The federal prosecutor’s managed care toolkit

Here’s what the government will use to prove that denying services is fraud, according to U.S. Attorney Jim Sheehan, JD, chief of the civil division for the Eastern District of Pennsylvania:

1. Representations made to beneficiaries by:

- the health plan’s marketers.

- treating physicians.

- sales reps and contractors.

- customer service representatives.

2. Internal records of HMOs and hospital systems, including utilization tracking data for practices, demographic groups, subscribers, and outcomes.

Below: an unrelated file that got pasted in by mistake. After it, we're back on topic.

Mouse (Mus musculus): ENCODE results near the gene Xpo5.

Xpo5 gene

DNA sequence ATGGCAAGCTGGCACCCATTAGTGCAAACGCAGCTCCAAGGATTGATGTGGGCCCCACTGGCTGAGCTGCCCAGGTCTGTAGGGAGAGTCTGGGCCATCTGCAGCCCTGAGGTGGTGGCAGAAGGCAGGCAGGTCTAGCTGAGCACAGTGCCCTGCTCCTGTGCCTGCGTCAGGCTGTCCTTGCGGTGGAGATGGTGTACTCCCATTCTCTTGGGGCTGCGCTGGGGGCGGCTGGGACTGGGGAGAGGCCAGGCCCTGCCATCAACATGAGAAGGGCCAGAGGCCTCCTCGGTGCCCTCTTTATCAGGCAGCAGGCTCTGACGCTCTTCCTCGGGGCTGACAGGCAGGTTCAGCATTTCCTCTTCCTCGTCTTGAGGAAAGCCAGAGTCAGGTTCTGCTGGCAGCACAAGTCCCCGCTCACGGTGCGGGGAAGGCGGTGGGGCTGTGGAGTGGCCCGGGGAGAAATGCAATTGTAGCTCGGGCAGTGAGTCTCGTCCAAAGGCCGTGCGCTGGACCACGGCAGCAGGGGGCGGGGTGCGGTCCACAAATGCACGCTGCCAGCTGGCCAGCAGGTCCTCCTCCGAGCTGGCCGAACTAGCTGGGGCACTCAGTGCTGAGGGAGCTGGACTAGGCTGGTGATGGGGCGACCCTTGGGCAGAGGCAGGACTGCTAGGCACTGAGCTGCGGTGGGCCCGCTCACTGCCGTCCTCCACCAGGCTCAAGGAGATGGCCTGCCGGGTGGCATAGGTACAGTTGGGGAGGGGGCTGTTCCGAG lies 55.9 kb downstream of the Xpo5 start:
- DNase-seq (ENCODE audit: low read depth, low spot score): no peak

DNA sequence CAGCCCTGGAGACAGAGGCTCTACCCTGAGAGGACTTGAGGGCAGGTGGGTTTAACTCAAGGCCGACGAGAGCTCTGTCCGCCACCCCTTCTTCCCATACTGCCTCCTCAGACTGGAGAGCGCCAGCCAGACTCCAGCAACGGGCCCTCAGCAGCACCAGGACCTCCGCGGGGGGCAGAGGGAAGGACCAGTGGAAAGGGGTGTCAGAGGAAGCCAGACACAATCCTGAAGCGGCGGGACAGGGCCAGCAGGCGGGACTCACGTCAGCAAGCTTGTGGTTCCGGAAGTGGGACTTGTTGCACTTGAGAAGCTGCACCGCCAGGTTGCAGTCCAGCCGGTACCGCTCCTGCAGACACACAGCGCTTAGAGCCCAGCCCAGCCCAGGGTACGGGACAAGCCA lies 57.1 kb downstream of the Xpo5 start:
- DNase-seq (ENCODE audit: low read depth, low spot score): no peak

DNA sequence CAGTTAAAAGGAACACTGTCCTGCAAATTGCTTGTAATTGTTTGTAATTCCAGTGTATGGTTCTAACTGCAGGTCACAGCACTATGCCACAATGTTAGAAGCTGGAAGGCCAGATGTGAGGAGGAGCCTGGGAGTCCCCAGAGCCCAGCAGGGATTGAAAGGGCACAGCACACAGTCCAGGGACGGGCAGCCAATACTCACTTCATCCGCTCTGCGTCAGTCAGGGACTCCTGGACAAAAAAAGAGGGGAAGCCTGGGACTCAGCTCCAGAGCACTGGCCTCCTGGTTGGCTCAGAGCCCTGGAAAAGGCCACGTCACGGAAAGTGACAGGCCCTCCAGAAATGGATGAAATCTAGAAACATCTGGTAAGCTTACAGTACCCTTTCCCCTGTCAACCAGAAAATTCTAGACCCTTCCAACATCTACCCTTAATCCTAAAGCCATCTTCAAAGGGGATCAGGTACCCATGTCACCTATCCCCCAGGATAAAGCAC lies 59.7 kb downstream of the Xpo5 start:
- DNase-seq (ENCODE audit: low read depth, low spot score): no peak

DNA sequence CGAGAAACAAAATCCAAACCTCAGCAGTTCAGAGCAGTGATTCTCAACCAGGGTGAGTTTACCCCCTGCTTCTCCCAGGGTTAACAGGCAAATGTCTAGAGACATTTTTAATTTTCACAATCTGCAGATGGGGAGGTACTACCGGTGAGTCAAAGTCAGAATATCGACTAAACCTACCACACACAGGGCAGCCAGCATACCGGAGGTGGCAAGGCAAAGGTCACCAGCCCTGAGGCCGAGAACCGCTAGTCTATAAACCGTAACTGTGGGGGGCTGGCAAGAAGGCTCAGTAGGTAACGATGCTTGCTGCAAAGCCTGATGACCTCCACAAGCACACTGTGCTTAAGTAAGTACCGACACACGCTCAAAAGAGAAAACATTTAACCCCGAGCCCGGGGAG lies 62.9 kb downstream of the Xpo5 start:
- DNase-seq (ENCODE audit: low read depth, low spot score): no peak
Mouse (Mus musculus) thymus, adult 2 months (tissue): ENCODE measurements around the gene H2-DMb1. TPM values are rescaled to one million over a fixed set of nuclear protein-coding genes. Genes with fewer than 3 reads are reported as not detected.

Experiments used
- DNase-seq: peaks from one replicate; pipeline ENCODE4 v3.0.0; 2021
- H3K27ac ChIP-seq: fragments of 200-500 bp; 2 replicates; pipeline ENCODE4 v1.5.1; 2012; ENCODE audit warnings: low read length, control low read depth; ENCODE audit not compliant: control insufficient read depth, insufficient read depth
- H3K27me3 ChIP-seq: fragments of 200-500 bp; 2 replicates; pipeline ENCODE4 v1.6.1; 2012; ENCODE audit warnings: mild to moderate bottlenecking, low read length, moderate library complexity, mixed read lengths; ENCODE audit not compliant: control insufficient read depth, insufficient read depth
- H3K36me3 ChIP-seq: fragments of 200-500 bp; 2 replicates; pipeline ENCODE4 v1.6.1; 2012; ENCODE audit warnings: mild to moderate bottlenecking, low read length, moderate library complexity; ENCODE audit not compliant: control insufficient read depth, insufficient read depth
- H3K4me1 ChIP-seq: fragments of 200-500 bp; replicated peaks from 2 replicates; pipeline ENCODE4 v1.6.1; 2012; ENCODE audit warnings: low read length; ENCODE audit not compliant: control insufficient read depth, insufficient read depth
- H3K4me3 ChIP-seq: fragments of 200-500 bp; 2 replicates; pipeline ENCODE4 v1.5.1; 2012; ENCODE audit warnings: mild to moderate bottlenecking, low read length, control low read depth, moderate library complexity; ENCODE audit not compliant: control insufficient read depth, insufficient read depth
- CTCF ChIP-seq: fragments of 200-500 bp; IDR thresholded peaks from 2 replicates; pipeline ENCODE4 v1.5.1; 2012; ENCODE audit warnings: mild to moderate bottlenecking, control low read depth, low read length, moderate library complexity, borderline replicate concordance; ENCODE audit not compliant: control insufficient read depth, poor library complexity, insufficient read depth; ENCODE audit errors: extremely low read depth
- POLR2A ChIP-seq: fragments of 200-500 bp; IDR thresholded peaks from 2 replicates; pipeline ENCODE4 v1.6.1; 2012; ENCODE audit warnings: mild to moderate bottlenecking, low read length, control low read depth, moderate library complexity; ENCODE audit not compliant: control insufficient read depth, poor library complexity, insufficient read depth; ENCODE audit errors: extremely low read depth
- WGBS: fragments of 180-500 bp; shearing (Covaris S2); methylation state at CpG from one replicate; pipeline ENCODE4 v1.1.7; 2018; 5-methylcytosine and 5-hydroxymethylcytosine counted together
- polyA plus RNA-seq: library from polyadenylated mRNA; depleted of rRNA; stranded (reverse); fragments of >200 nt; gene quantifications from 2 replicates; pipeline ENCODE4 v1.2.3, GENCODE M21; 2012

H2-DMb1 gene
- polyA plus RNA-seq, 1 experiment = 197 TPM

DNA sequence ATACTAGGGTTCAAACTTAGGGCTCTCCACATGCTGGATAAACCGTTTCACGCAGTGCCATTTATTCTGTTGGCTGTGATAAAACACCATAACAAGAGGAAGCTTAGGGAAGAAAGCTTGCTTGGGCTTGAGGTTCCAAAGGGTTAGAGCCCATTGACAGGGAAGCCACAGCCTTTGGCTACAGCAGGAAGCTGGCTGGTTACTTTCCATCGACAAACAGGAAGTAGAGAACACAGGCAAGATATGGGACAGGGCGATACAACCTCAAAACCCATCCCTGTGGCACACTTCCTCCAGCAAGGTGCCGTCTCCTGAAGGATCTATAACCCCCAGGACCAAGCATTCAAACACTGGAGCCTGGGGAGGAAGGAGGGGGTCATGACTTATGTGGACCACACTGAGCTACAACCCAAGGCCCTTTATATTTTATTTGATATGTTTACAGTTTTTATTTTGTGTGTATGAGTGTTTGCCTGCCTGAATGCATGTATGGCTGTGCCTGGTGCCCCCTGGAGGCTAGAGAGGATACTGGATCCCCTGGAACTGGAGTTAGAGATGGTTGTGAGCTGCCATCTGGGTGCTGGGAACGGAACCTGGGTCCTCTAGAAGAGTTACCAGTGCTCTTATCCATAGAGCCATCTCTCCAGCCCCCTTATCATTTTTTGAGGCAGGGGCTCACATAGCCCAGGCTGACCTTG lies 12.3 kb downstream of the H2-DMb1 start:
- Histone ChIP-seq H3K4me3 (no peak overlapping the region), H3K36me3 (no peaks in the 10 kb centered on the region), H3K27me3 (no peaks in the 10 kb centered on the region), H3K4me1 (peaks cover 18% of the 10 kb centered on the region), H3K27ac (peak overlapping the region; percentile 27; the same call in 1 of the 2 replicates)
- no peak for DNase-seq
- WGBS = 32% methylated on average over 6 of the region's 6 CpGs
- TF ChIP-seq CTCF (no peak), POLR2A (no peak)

3. Accounting and actuarial records that trace how the HMO makes its money.

4. Comparative records for institutions and practices, which might indicate whether hospitals and doctors treat statistically similar patients differently.

5. Any threats, inducements, bonuses, or recognition for providers.

6. Conflicts between HMOs and other parties, such as:

- subscribers.

- providers.

- regulators.

- NCQA.

- competitors.

- malpractice suits.